Today, November 21, is World Hello Day, which encourages us to resolve differences via communication. And all good communication starts with a greeting. But did you know that there are lots of ways to say “hello” in English?
Let’s take a look at five greetings you might want to use in your writing.
1. Good Morning / Good Afternoon / Good Evening
“Good morning,” “good afternoon,” and “good evening” are polite greetings you can use in most situations, but the correct phrase to use depends on the time of day. The rule here is that you should:
Use good morning between sunrise and midday.
Use good afternoon any time after midday but before sunset.
After sunset, use good evening.
You can also drop the word, “good” for a less formal greeting:
Good morning, Joanna. How are you today?
Morning, Joanna! How are you today?
The phrase “good night,” meanwhile, is used to express good wishes on parting at night (like saying “goodbye”) or just before someone goes to bed.
2. How Do You Do?
“How do you do?” is now a bit old-fashioned, but it was traditionally used as a formal greeting when you met someone for the first time:
How do you do, sir? It is a pleasure to meet you!
These days, you may want to stick to something like “Nice to meet you.”
“Hi” started out as a way of grabbing someone’s attention, like the word “hey.” Over time, though, this meaning has changed and it is now mainly used as an informal way of saying “hello,” along with variations like “hiya”:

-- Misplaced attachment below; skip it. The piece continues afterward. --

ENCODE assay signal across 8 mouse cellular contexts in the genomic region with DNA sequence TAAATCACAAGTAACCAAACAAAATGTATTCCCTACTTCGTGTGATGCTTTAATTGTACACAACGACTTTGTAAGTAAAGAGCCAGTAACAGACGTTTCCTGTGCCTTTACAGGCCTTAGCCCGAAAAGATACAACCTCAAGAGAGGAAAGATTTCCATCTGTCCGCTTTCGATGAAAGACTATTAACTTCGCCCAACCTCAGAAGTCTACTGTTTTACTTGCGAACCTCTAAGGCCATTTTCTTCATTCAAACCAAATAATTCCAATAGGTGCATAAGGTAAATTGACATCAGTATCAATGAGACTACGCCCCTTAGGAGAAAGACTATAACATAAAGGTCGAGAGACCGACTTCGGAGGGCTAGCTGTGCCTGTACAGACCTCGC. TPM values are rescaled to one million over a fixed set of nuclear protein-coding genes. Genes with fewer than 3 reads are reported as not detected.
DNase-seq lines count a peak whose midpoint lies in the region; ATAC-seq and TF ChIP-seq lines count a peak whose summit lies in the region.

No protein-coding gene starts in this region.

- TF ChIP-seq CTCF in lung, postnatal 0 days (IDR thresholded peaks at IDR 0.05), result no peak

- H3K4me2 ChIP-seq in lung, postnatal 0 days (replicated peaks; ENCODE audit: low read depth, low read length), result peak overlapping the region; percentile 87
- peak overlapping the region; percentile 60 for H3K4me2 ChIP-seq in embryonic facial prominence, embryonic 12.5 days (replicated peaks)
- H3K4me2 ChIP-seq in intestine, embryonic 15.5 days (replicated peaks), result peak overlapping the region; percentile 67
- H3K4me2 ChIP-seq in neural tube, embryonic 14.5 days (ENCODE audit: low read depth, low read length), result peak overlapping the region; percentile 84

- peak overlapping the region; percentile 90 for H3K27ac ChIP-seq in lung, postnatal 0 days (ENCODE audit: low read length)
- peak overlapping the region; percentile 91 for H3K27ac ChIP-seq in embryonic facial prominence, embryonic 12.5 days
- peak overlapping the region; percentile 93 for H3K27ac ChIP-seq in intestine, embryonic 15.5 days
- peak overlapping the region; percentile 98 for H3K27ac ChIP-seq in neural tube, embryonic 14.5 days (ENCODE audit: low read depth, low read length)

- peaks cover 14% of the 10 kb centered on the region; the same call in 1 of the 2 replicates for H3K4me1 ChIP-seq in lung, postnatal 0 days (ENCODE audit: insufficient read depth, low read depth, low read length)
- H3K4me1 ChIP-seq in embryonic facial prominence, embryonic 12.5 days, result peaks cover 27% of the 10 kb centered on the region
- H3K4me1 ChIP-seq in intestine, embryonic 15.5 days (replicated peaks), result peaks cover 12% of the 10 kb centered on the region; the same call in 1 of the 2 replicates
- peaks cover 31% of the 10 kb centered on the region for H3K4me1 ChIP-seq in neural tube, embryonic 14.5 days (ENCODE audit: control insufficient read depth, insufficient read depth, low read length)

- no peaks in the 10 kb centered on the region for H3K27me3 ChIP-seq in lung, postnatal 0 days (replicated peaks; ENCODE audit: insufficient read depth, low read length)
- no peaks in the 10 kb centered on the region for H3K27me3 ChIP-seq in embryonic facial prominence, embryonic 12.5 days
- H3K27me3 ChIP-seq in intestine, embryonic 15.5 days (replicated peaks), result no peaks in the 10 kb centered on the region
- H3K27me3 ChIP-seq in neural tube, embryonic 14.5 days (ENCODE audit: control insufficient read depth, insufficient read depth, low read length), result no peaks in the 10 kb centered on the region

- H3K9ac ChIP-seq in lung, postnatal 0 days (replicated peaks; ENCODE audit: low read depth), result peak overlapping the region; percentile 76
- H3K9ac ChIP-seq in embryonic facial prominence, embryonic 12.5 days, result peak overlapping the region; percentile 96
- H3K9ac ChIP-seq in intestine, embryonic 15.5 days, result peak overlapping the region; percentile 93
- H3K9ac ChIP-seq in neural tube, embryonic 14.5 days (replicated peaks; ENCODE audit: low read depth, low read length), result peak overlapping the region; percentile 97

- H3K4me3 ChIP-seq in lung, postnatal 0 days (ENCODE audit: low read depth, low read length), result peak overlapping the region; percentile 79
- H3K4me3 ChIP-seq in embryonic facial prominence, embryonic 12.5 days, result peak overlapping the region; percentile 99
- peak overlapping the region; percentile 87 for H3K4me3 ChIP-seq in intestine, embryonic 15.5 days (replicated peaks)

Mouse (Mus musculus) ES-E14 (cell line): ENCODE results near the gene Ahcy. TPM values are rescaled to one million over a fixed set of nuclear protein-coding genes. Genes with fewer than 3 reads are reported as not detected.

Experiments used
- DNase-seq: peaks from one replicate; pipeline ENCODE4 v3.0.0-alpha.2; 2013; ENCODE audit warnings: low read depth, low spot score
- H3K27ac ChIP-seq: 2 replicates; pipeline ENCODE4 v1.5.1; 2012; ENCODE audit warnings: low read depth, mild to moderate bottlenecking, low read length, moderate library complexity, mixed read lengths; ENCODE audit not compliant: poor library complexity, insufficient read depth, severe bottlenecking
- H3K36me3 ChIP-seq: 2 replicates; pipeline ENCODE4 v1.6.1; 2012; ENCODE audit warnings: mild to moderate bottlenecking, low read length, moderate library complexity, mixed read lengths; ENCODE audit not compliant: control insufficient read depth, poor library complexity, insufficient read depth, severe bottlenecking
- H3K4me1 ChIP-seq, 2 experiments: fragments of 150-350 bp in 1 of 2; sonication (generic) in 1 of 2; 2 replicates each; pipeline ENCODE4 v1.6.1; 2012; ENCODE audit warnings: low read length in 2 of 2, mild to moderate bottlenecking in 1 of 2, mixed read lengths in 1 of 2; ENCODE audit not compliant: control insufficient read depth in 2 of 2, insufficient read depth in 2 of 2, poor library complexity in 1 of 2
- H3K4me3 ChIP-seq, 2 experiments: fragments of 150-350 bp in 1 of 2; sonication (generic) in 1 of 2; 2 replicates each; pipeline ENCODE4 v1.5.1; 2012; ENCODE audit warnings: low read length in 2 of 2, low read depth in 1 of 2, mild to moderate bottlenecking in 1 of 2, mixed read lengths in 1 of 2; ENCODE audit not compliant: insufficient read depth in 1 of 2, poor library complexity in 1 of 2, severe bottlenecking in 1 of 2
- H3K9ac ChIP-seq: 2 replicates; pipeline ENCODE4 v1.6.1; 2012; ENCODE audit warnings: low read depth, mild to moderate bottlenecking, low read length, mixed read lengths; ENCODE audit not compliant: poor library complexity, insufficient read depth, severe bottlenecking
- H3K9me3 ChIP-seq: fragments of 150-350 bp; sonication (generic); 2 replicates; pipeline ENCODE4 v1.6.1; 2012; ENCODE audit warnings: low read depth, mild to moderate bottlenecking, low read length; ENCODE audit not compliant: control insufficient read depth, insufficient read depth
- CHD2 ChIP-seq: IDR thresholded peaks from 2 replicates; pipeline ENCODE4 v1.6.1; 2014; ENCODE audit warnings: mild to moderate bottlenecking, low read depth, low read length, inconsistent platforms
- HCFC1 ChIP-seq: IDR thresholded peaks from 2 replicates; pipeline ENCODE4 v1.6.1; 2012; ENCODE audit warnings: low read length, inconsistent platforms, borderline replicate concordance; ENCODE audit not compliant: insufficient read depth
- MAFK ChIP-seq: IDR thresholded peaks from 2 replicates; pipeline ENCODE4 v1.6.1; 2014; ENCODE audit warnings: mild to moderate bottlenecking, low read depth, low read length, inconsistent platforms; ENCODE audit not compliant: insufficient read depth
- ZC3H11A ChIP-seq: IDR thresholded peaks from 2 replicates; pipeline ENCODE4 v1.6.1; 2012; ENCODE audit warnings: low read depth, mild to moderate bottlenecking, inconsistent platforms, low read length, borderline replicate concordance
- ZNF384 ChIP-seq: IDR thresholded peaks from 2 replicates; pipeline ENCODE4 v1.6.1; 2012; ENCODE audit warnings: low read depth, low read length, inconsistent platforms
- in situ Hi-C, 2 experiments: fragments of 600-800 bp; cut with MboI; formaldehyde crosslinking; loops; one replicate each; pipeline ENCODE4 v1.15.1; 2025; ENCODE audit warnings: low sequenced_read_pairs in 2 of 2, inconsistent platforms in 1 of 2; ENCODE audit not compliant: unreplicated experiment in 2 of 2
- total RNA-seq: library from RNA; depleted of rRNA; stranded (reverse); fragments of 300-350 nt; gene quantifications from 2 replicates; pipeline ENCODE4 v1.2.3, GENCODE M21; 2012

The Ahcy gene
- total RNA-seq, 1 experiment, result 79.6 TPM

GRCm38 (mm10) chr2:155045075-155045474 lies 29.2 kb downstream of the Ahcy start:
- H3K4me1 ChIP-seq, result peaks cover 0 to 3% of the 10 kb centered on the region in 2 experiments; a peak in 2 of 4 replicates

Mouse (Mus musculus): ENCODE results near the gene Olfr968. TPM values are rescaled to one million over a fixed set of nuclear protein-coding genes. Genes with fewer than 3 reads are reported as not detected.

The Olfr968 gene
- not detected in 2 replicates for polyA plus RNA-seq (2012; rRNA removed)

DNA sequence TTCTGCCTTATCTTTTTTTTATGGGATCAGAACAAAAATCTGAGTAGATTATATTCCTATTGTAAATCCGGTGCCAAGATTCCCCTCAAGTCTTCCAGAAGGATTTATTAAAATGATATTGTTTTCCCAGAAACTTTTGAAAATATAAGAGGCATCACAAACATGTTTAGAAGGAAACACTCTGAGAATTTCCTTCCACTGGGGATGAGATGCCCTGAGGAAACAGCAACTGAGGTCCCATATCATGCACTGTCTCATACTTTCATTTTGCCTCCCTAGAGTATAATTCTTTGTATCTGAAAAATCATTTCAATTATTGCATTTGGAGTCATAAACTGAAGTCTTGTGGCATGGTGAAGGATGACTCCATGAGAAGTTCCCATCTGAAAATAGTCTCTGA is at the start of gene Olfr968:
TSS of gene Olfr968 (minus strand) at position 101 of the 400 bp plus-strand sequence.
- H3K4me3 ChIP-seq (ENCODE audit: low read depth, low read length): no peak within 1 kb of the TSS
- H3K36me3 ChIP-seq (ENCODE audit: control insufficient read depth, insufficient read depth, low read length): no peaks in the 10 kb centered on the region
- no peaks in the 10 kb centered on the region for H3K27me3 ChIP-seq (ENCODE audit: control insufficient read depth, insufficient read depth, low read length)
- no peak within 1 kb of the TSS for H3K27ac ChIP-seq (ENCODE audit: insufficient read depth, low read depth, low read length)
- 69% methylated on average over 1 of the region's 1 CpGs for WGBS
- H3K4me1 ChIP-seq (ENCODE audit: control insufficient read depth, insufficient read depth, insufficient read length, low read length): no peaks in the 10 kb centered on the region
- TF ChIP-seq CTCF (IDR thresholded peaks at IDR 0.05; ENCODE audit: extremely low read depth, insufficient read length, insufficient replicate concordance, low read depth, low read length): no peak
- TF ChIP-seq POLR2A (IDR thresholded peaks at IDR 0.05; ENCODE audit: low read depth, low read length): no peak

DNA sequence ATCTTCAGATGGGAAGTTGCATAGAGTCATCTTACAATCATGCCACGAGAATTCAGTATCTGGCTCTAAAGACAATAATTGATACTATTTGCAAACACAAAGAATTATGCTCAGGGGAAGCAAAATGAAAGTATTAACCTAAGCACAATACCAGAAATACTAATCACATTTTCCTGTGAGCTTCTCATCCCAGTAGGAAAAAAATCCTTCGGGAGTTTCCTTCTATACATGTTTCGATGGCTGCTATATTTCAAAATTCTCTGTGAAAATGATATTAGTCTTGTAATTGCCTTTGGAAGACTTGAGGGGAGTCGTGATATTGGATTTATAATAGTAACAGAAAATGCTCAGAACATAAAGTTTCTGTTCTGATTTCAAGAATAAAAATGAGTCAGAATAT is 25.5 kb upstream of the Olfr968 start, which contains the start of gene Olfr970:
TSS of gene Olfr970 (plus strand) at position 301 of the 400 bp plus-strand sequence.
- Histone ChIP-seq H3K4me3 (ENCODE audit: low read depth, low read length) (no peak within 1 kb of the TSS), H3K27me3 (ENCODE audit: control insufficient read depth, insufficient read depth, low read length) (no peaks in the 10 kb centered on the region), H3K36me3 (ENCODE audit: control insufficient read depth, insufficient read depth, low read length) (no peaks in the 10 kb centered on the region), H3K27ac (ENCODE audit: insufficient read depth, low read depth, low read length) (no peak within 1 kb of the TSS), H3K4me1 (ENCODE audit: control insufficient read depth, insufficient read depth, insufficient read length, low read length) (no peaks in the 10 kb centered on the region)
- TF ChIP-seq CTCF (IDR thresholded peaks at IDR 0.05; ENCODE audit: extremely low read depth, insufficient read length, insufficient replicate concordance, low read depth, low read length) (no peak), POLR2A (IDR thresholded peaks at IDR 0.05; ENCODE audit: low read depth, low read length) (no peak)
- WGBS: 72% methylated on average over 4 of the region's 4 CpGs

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Hiya, John! How are you?
This is therefore a nice, simple greeting to use with friends.
4. What’s Up?
“What’s up?” is a very casual greeting, best known from Bugs Bunny’s catchphrase “What’s up, Doc?” But it had been around since the nineteenth century, so the greeting predated the cartoon rabbit by some time.
More recently, the phrase has been shortened to “sup?” and “wassup?” in English slang. You may have seen this in a beer advert at some point.
5. Wotcha, Howdy and G’Day
Finally, some regional greetings from around the world:
Howdy – A very American greeting, especially associated with southern states. Useful if you want to sound like a cowboy upon meeting people.
Wotcha – An informal greeting used in the UK, especially south and south east England. It comes from a nineteenth-century corruption of the phrase “What cheer?,” which sounds quite quaint by comparison.
G’Day – The most Australian way to greet anyone. Short for “good day.”
People in every part of the world have their own ways of saying “hello.” What are your favorite slang greetings? Let us know in the comments!
Expert Proofreading Services
If you are unsure of which greeting to use, “good morning,” “good afternoon,” and “good evening” are polite options. And “hello” is usually a safe bet!
However, to be sure your greetings come across as intended, why not have an expert check your writing? You can even submit a free 500-word sample document for proofreading today to find out how we work.